Luxury knows no bounds, and that’s exactly how Rolls-Royce likes it. Last month, the eighth-generation Rolls-Royce Phantom—a full-sized uber-luxury saloon car that bears a historic badge dating back to 1925—was unveiled in Manila for the first time.

“It’s a motor car simply without parallel—chosen by rock stars, royalty, visionaries, leaders, and icons in their field,” declared Rolls-Royce Motor Cars Manila General Manager Miguelito Jose in a speech during the launch at the Maybank Performing Arts Center in Bonifacio Global City.

Autohub Group President Willy Tee Ten waxed poetic about the Phantom, describing it as “so superlative as to defy definition. A new benchmark will be set… through its design, hand-made craftsmanship, and engineering excellence. With the new Rolls-Royce Phantom, we raise the bar again for delivering a whole new level of magic carpet ride, in an all-new, totally bespoke Architecture of Luxury.”

Rolls-Royce does not drop the words “one of one” lightly, and as the Phantom truly epitomizes the height of bespoke luxury, the descriptor is well earned. Aside from its understandably rarefied pricing, the unparalleled experience, and myriad of customization options make the nameplate extremely close to a one-off mode of transport.

The all-new Phantom doesn’t merely make heads turn or jaws drop; you realize that people are actually captivated by it. Surely, they process the sight of this hefty beauty while trying to make out who the lucky soul within is.

That is something I was blessed to experience for myself three months ago in Tokyo, Japan when I attended the sneak preview of Rolls-Royce’s first-ever SUV, the Cullinan. Aside from the presentation of the vehicle, I had my druthers with an extended wheelbase Phantom, part of a, well, one-of-one itinerary.

Stretching a luxury liner-like six meters, this Phantom is huge and stately. You could be forgiven to expect Queen Elizabeth II peering from the rear window because it would be most apropos.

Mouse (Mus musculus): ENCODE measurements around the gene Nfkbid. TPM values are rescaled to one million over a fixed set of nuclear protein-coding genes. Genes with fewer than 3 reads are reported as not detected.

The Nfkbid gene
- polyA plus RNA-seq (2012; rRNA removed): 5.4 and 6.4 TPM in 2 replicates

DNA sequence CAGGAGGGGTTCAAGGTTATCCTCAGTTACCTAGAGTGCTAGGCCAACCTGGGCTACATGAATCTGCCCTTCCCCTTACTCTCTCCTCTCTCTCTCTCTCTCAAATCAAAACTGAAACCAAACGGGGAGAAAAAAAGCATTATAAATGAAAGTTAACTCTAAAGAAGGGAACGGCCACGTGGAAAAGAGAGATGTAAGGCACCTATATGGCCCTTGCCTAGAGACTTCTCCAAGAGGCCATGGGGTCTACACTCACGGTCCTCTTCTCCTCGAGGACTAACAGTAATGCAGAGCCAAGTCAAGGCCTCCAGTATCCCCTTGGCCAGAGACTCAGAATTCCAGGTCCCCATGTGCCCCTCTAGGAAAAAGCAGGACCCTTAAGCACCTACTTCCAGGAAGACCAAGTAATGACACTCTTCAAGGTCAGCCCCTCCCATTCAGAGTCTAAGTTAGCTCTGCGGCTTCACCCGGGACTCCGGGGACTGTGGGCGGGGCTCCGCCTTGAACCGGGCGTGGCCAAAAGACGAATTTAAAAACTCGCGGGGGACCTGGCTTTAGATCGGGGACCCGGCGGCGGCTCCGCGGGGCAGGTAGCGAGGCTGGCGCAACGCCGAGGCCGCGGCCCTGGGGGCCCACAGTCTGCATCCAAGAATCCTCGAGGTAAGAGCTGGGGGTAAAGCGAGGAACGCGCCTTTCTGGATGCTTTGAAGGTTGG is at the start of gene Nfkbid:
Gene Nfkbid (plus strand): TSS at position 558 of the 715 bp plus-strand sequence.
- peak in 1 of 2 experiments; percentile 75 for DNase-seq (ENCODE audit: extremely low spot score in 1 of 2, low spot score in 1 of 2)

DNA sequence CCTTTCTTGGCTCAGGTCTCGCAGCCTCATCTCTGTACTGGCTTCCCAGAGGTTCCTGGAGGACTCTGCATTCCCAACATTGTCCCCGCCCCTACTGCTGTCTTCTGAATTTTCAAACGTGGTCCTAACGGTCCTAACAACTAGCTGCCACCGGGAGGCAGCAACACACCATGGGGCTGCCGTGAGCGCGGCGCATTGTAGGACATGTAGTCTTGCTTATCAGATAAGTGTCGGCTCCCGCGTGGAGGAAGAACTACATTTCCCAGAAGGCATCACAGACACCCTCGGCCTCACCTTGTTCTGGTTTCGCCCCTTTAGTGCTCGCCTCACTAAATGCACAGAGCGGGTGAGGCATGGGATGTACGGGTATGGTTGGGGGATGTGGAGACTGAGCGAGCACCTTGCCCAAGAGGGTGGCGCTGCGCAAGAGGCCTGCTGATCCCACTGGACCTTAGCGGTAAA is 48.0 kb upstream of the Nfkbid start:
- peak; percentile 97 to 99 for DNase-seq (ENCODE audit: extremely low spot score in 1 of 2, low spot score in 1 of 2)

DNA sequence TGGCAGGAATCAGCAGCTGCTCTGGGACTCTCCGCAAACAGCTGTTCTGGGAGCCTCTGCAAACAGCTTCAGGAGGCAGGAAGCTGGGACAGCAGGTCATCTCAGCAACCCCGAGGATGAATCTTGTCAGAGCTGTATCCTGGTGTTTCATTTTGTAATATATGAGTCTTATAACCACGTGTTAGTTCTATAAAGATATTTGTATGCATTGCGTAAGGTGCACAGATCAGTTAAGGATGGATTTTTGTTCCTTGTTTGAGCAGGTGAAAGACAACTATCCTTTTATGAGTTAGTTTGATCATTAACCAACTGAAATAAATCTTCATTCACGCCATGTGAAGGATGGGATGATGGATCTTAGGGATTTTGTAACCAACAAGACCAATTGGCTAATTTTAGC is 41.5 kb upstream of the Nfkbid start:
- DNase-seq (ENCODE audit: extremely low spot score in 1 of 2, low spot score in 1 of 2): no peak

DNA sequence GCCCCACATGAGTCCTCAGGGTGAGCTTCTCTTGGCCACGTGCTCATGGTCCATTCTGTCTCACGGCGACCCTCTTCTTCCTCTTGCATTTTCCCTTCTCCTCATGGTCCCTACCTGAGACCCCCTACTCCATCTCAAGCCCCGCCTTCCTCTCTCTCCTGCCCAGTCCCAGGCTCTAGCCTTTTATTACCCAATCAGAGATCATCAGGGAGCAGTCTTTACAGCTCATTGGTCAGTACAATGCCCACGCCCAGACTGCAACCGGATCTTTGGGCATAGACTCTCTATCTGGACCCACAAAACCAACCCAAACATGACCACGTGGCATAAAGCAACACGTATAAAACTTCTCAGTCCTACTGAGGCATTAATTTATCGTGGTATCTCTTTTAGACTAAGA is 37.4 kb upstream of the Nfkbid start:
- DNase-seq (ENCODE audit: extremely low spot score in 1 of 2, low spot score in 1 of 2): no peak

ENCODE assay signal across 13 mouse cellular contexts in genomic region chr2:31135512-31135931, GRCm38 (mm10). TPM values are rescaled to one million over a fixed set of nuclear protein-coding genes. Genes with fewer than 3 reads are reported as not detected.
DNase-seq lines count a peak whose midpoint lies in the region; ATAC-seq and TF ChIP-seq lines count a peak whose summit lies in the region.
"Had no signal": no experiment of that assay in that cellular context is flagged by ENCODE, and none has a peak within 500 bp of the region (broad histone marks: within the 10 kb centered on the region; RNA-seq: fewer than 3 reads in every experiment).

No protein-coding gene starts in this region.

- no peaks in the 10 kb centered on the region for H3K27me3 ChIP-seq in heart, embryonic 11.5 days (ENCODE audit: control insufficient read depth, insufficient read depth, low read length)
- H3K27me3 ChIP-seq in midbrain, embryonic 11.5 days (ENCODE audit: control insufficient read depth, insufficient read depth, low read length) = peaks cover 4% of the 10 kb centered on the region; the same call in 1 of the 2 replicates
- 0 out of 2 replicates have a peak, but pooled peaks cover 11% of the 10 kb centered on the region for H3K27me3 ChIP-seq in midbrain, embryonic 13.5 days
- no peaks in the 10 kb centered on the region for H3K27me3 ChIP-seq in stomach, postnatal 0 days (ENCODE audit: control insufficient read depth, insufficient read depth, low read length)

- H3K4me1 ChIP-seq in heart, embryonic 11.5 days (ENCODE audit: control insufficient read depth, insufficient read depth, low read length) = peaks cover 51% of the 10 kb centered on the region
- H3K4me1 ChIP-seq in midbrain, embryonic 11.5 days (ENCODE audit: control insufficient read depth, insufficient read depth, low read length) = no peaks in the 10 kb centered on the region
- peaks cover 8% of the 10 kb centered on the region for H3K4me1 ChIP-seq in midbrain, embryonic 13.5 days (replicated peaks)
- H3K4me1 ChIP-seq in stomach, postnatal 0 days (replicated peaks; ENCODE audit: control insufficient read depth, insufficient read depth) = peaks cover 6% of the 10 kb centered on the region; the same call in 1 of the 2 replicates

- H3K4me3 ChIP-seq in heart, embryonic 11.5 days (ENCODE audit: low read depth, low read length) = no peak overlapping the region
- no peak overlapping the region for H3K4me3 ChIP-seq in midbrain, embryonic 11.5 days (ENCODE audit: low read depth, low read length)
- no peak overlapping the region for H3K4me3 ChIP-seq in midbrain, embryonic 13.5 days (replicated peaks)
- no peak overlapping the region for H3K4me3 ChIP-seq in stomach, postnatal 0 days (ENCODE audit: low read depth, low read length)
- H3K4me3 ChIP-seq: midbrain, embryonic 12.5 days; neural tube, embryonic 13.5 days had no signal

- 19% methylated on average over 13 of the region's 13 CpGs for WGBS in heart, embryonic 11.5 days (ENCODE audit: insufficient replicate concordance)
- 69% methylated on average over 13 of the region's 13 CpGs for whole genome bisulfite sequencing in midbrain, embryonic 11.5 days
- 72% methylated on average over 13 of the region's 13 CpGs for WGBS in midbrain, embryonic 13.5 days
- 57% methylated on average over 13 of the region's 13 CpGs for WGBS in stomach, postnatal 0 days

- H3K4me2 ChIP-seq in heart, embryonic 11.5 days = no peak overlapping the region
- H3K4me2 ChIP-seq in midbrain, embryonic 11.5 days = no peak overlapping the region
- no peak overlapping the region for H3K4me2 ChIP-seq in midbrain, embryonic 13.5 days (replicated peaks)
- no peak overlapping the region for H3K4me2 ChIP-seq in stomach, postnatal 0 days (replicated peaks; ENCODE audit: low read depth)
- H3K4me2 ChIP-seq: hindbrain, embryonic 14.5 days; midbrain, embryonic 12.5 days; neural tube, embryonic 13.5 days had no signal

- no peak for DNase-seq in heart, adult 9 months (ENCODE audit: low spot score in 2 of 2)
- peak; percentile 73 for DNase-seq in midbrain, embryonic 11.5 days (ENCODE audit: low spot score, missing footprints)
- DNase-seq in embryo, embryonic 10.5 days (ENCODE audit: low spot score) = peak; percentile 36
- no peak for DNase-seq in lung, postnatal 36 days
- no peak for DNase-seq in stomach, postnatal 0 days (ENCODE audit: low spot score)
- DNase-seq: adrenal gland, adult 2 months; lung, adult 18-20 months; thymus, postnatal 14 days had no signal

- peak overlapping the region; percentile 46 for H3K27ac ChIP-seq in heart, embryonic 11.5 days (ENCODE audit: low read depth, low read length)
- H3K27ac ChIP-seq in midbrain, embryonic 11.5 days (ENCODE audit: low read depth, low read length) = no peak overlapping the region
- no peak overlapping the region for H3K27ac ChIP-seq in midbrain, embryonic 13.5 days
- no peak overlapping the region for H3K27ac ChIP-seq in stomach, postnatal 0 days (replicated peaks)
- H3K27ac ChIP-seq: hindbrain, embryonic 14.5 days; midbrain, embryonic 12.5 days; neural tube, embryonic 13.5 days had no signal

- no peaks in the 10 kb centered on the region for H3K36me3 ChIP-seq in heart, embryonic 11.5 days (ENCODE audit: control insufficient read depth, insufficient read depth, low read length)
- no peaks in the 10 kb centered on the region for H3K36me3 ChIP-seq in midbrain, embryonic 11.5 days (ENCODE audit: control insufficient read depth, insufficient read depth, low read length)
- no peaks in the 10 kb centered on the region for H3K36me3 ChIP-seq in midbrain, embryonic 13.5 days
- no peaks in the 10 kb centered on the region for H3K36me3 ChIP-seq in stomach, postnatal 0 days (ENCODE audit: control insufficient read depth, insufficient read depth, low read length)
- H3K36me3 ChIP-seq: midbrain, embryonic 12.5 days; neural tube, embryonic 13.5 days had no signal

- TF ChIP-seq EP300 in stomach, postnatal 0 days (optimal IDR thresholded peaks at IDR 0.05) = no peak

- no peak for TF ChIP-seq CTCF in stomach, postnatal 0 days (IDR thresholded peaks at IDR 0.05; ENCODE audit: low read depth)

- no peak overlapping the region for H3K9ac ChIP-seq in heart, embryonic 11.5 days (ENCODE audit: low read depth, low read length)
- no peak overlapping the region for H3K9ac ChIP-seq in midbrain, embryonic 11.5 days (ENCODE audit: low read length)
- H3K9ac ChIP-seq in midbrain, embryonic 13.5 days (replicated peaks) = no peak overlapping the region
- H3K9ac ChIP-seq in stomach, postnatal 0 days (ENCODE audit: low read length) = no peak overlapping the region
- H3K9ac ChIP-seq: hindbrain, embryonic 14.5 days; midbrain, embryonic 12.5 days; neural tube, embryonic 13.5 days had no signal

So, when Rolls-Royce Motor Cars Limited Asia Pacific’s Brendan Mok almost nonchalantly said to me: “You can take the wheel” while handing me the key fob, I fought off a nervous reaction to decline because, well, it’s the Phantom. The Japanese drive on the left side on the road, and this unit was a left-hand driver. Gulp. But exactly because this is a car that not many people get to ride, let alone drive, I welcomed fate, muttered thanks, and opened the door.

“The Embrace” is Rolls-Royce Motor Cars Design Director Giles Taylor’s vision for the new Phantom where “nothing detracts from calmness and tranquility in this particular sanctuary. Technology is hidden until required, spaces and surfaces are clean, and the eye rests only on beauty as if in an art gallery.”

“Cocoon” is a word oft used to describe the Phantom—and rightfully so. Once you close the door, you are essentially cut off from the chaos and noise outside. If you had been fortunate enough to ride in the previous generation, this one’s 10-percent quieter than that one—thanks to an astounding 130 kilos of sound-deadening material. Additionally, double-skin alloy is used on areas within the floor and bulkhead, and even more absorbent materials are packed between these sheets.